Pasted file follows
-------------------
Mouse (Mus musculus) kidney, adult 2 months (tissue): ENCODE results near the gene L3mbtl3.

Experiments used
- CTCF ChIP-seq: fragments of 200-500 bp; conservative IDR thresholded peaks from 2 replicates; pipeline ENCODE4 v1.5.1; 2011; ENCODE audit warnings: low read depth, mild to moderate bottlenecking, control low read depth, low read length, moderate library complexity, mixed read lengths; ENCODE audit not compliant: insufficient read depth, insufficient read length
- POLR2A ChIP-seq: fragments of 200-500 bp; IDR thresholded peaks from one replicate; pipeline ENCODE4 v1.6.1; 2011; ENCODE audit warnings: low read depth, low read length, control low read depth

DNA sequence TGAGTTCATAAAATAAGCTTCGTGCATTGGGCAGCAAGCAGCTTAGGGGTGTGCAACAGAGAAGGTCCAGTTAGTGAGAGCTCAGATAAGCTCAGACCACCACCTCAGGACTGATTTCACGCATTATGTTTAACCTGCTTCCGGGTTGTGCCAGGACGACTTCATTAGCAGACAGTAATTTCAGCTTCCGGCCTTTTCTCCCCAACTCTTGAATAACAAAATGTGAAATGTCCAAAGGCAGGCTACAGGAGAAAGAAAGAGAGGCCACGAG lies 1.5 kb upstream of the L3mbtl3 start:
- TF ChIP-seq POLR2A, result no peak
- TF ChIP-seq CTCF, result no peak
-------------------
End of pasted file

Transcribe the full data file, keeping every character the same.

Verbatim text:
Mouse (Mus musculus) kidney, adult 2 months (tissue): ENCODE results near the gene L3mbtl3.

Experiments used
- CTCF ChIP-seq: fragments of 200-500 bp; conservative IDR thresholded peaks from 2 replicates; pipeline ENCODE4 v1.5.1; 2011; ENCODE audit warnings: low read depth, mild to moderate bottlenecking, control low read depth, low read length, moderate library complexity, mixed read lengths; ENCODE audit not compliant: insufficient read depth, insufficient read length
- POLR2A ChIP-seq: fragments of 200-500 bp; IDR thresholded peaks from one replicate; pipeline ENCODE4 v1.6.1; 2011; ENCODE audit warnings: low read depth, low read length, control low read depth

DNA sequence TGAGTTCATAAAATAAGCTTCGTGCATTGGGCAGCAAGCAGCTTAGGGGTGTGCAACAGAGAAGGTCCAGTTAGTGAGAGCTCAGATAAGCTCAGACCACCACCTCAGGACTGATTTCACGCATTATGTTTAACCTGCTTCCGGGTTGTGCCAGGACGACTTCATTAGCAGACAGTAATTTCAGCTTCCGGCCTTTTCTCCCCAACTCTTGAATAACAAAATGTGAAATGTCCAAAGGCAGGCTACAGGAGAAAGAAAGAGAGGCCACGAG lies 1.5 kb upstream of the L3mbtl3 start:
- TF ChIP-seq POLR2A, result no peak
- TF ChIP-seq CTCF, result no peak